About 25 soldiers of the “Wounded Warrior Project,” rode their bicycles from the White House to the Montauk Lighthouse last weekend. This “Project” is a national non-profit, non-political organization aimed at assisting the men and women of the United States Armed Forces who have been severely injured during war time.
Nick Kraus, a promoter of the Stephen Talkhouse, followed these veterans on their whole trip, starting with the first leg of their ride from Washington, D.C. to Baltimore’s inner harbor last Wednesday. Kraus was one of the original founders of “Soldier Ride, in 2004, along with Talkhouse owner Peter Honerkamp and Chris Carney, who rode his bike across the country from Montauk to California, in 2004. He helped to start this organization, which has so far taken in millions of dollars for wounded vets.
“Last week, these guys did this trip in several stretches of about 60 miles each, so that they wouldn’t tire out,” said Kraus. “They all have serious war injuries, and many are amputees, double and even triple amputees, riding their bikes with the use of prosthetic legs.” He said on Thursday, the bikers left Baltimore and rode to Ground Zero in Manhattan. Here they did a sendoff with firefighters at Engine Firehouse #10, along with members of the NYPD. The bikers also did a lap around Central Park. On Friday, they drove their bikes out to Orient Point, and on Saturday, they did another 60-mile bike ride from Orient Point down to Montauk. On the way, they stopped at Claudio’s Restaurant in Greenport for lunch, and then rode out to East Hampton, where they were joined by the local boy scouts who rode with them to Amagansett. The veterans then rode out to the lighthouse, stopping for drinks and hors d’oeuvres, complements of the Surfside Inn in Montauk. They then rode back to Amagansett, for a dinner at the American Legion Hall there.
Joining this group of injured young veterans who fought in the war in Iraq and Afghanistan, were five injured Israeli soldiers, who participated in the bike ride to learn how to start a similar injured soldiers ride in Israel.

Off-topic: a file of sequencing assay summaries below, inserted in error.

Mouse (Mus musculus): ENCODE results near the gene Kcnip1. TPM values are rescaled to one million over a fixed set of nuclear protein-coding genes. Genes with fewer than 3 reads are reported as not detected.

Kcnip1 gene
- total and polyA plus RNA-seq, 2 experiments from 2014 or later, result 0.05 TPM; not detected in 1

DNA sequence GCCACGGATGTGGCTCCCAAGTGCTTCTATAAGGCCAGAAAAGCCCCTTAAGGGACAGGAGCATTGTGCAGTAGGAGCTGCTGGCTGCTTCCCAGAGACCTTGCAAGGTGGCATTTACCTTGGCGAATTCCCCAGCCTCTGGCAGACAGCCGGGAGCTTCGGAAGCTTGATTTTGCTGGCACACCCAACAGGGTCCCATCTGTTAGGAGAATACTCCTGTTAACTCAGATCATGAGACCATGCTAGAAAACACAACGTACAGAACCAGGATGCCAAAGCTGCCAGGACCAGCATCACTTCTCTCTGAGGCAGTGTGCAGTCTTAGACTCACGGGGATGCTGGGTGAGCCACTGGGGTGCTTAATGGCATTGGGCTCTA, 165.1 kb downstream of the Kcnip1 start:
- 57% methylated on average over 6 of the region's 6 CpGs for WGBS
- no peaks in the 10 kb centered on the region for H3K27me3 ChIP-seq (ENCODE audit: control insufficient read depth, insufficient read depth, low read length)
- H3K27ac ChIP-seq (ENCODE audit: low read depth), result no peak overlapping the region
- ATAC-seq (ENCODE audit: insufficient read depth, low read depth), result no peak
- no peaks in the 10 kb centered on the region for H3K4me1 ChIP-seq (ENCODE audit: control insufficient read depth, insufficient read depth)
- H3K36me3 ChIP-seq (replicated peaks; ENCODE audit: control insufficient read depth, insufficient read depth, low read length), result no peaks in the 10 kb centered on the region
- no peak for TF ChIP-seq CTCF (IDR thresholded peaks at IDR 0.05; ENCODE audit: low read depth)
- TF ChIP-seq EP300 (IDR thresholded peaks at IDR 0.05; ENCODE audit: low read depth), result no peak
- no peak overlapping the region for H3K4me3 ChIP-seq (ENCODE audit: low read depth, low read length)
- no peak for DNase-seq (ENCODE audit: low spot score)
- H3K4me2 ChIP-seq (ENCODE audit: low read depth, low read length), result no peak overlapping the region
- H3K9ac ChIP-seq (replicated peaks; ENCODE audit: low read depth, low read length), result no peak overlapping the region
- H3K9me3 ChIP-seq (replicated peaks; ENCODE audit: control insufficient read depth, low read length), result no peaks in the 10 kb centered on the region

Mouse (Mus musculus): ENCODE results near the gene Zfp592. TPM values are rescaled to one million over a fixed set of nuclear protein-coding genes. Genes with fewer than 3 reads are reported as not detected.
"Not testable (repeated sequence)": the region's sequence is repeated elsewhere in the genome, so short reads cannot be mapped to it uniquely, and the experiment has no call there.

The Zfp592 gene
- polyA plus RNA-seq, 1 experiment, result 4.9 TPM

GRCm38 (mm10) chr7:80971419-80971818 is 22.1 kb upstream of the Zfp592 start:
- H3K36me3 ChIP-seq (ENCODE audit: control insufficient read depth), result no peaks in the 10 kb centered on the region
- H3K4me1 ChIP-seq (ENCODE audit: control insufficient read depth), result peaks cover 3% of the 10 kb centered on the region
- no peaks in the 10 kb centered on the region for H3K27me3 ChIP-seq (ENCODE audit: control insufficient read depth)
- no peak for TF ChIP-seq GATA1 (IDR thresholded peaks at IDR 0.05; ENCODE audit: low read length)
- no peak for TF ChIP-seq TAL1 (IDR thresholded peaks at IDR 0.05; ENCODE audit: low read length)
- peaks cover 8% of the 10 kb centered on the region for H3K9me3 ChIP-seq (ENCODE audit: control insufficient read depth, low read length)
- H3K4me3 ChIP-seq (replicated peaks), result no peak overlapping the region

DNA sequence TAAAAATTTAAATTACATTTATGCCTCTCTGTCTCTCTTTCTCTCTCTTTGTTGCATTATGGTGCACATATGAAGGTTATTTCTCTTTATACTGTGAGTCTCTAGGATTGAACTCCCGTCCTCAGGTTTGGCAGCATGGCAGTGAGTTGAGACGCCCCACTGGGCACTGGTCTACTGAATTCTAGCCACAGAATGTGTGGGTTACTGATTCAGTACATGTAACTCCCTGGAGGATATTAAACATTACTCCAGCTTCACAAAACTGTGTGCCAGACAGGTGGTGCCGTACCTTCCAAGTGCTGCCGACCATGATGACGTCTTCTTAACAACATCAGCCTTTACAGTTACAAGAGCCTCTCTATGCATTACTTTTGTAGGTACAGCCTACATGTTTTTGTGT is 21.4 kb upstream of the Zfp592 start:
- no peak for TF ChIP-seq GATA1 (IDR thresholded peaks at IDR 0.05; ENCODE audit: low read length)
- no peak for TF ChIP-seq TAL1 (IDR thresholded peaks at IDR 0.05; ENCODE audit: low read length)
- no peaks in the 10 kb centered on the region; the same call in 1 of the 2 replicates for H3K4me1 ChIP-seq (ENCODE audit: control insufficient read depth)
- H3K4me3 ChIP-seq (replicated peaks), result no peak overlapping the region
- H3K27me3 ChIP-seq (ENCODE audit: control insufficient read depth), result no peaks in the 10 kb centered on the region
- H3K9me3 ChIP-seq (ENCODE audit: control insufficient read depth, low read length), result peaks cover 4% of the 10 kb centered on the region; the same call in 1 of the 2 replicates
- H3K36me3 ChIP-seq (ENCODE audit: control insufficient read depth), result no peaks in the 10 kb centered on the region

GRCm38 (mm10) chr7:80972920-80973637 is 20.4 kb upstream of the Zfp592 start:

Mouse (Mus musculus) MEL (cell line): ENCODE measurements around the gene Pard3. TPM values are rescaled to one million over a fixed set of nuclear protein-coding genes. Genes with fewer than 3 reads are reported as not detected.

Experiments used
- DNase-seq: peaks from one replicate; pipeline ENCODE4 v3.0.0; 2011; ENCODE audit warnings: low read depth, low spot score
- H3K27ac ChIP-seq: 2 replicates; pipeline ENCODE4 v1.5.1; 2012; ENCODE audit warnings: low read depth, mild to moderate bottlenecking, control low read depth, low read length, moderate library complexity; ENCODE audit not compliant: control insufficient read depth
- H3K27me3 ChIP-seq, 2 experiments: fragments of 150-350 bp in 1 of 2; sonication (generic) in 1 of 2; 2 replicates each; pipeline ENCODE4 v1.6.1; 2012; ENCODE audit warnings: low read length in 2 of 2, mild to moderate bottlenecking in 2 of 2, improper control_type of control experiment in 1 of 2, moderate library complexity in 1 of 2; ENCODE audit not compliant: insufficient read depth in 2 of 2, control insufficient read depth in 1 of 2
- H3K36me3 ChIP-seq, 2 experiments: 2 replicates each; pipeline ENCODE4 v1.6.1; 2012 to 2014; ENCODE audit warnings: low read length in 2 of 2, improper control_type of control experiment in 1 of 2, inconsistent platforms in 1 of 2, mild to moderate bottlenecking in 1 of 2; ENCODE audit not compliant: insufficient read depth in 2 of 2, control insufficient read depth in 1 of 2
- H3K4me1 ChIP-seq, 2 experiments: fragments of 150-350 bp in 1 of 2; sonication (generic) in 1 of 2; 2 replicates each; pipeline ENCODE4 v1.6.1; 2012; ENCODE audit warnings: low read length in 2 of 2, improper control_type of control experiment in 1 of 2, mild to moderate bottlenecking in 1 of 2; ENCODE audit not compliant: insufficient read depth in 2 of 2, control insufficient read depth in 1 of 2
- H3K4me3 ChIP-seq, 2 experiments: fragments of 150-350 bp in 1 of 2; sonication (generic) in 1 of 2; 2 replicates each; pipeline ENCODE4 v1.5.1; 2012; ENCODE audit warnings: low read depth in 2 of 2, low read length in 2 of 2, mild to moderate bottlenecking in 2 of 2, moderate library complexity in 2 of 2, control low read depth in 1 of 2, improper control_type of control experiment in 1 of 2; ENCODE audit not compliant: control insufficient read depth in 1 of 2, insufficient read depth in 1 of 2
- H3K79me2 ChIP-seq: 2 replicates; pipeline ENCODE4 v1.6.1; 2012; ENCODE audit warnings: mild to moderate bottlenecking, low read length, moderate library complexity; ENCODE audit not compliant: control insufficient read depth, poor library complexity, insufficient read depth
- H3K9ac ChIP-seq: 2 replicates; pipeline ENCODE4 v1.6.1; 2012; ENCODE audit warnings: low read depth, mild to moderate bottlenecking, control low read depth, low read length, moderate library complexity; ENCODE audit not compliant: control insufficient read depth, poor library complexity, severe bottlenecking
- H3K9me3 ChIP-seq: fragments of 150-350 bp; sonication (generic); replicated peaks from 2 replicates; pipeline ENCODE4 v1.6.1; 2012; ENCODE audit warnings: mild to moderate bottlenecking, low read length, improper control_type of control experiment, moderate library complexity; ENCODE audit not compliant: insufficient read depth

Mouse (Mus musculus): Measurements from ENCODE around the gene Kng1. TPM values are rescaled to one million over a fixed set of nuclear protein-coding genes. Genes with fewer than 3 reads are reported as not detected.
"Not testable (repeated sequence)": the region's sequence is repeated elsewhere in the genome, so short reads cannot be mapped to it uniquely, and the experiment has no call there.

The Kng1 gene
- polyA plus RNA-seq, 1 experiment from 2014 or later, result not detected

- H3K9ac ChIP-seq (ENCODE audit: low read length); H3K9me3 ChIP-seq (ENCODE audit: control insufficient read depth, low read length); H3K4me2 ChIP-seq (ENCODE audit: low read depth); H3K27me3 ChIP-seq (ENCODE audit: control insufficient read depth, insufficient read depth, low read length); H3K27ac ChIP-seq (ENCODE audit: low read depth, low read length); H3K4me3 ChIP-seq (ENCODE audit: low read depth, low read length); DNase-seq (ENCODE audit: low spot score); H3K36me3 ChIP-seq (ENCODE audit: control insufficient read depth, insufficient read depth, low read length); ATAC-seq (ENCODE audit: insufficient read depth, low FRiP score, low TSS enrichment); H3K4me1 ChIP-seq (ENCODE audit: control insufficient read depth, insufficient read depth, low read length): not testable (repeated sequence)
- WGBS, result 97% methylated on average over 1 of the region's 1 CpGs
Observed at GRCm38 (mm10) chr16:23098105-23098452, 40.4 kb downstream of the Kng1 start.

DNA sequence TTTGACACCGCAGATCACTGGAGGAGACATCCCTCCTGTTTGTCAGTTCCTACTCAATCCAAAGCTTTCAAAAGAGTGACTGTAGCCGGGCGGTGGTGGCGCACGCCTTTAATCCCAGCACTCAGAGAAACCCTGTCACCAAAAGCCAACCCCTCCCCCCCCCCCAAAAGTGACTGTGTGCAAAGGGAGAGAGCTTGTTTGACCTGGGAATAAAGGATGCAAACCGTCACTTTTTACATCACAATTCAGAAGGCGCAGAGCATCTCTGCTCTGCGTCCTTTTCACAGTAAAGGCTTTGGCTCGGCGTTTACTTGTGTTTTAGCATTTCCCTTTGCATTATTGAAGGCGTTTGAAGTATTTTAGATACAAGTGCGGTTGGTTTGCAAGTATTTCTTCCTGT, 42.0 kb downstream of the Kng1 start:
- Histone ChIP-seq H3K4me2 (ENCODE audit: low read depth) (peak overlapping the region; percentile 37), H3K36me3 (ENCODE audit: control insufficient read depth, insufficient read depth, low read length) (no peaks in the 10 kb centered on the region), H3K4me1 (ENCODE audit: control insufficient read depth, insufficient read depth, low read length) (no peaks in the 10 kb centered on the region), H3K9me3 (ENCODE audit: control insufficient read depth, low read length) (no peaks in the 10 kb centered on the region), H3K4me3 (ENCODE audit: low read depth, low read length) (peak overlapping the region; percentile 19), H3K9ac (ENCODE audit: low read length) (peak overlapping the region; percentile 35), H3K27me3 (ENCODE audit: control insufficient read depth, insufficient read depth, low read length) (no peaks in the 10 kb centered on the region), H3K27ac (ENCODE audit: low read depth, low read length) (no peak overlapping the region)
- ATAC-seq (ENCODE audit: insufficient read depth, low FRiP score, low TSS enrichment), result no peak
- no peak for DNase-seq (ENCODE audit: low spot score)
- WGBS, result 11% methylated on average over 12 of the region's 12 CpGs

“It was very interesting to meet them, and they were enthusiastic about starting this in their own country,” said Kraus. “We’re also working with some soldiers to start a Soldier Ride in England.”
Kraus explained, “We do these rides to raise funds and awareness of the needs of these veterans when they return from war, and we also do it to show them they can still go out and have fun.”
He said, “It’s a humbling and inspirational experience to see these guys who are determined to ride with one leg, or with hand cycles, and we even had a blind vet riding on the back of a tandem bike. By doing this incredible feat, they are showing themselves and other vets that their life isn’t over just because they’re injured. It helps to energize them and everyone who comes in contact with them.”
Kraus said so far, Soldier Ride has done two Miami-Key West trips over the winter, and three cross-country trips, with wounded soldiers. This branch of Wounded Warriors helps raise money and awareness for them.
The “Wounded Warrior Project” raises money, through private donations and sponsorships, to help wounded soldiers make an easier transition to society once they return from wars. It helps pay for “comfort packs,” which include much-needed phone cards, walkmans, toiletries, and other personal items they may need. It also helps pay for counseling services, to help cope with post-traumatic syndrome in their readjustment back home.
Some of this year’s sponsors included Cracker Barrel restaurants, which fed the bikers across the trip, AIG, an insurance company which helped underwrite the ride, and U-Haul, which gave trucks and sold wristbands at their different locations. Over the past three years, nearly a half-million dollars was raised by U-Haul for the “Wounded Warriors Project.” Some of the money is also used to help send the families of injured soldiers to visit them .
“This project helps to fill the void with extra things the soldiers need when they come home,” said Kraus. “Project members work with the Veterans Administration to help transition them and raise awareness about their needs. We sent them over there, and now we need to take care of them when they return.”